Just days after his release in 1990, Nelson Mandela checked in for a South African Airways flight from Cape Town to Johannesburg.
When I spotted him I decided to upgrade myself, so I could try to get close. The plan was working: on board I was delighted to see that he and I were the only passengers in business class.
Half an hour into the two-hour flight I plucked up the courage, or the cheek, to walk over to him. "Good morning, Mr Mandela," I said, "I'm the journalist who wore that 'Free Mandela' T-shirt at your first press conference. My white South African colleagues hated that!"
He may well have felt unfairly ambushed, but he was surprisingly courteous and polite. "Sit down next to me," he said, and warmly shook my hand. "And just call me Madiba."
For the rest of the flight "Madiba" and I discussed only one subject – not his 27 years in jail, or his future tactics for negotiating with the still recalcitrant white-dominated government. We talked about boxing.
When I pulled out a photograph from my briefcase – of Mandela as a young boxer in the 1950s – his eyes (damaged by years of hewing salty rocks on Robben Island) lit up . "Oh yes," he enthused. "I remember that day very well. I didn't win!"
He had loved boxing, he said, because it relieved the strains of work as a young black lawyer operating in a profession that, in the 1950s, was almost entirely whites-only. Young Nelson saw boxing at a local Soweto club as a template for the world he dreamed of creating for all South Africans: a society where everyone was equal and treated on his or her merits.
"Boxing is egalitarian," Mandela told me, eyes transfixed by the picture. "When you're probing your opponent's strengths and weaknesses, you're not thinking about his colour or his social status. In the ring, rank, age, colour and wealth are irrelevant."
A very similar quote now appears on a plaque alongside a huge multi-dimensional statue, unveiled this year, of the great man, his clenched fists raised inside boxing gloves. Modelled on the same photograph, it towers in the street alongside the Johannesburg magistrates' court where in the bad old days the apartheid law enforcers would jail blacks for breaching pass laws that made them "temporary sojourners" in their own land.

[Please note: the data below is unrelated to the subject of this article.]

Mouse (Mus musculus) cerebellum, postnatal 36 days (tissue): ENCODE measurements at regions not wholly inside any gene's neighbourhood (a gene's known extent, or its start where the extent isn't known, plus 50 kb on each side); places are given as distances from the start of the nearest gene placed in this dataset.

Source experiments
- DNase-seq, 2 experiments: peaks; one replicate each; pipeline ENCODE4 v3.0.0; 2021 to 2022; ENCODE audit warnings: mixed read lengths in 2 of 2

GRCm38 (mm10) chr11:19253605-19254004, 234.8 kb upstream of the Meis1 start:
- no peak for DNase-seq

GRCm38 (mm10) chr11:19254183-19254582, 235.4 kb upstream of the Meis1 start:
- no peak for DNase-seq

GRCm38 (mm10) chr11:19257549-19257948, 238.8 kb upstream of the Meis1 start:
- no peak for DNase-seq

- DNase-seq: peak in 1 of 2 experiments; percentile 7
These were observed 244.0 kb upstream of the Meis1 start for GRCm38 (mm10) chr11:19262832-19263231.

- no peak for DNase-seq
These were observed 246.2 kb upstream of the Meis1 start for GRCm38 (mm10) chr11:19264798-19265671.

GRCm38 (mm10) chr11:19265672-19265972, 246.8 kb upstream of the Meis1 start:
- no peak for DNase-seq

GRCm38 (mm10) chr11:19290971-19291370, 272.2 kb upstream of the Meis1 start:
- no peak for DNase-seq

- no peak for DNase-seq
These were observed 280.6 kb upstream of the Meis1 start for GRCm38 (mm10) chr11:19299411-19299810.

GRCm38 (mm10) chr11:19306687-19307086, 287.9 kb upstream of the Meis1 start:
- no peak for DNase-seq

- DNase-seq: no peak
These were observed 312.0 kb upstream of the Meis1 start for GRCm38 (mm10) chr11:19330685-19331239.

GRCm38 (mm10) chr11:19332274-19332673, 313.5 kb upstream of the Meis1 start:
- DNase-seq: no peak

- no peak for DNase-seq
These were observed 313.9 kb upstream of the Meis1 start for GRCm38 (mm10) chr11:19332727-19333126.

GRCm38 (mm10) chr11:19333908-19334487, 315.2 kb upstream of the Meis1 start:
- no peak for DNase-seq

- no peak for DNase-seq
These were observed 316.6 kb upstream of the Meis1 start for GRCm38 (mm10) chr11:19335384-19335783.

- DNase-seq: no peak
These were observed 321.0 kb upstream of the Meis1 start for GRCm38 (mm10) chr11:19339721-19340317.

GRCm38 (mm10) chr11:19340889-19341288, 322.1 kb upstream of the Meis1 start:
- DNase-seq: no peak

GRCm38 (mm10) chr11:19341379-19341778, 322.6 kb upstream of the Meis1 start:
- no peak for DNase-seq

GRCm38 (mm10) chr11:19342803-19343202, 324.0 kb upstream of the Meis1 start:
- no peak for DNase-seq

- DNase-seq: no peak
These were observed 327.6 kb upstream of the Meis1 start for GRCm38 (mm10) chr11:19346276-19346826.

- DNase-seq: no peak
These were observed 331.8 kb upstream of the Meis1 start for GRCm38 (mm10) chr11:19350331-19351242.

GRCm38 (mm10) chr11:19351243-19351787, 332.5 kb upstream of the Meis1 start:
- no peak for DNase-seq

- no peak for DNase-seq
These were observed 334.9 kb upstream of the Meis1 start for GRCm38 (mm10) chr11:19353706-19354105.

In 1990 Mandela also considered boxing strategy to be the ideal training for what was to come: four tough years of tortuous negotiation with the country's white rulers. "It teaches you when and how to attack and to defend," he said. "And how to pace yourself over what could be a long contest."
Since that flight from Cape Town in 1990, Mandela from time to time would enlighten me about his sporting strategy: to use sport as a political tool, first to make white South Africans feel more willing to relinquish their monopoly of power, and then to build multi-racial national bonds in place of bitterness and resentment.
During his last weeks in prison, Mandela had authorised his African National Congress to launch the mass demonstrations and disruption that cut short Mike Gatting's England rebel cricket tour.
But by then, he had secretly approved clandestine contacts with the "racist" cricket authorities, aimed at forming multi-racial teams and rejecting government sports policies.
In the 1970s I had been a young white cricket umpire who had incurred the wrath of the white cricket establishment by "defecting" to the anti-apartheid non-white cricket leagues.
In an era of segregation, even sharing a dressing room or an after-match beer was illegal. Liaising secretly with the long-banned ANC, I was involved even then in a form of subversion: trying to bring whites and non-whites together in one cricket body, so undermining the very basis of "separate development".
Over a decade later, talks held in my London home and elsewhere were moving towards a potential deal, tacitly backed by Mandela from his jail cell. Hardline politicians and sports administrators on both extremes tried to block us.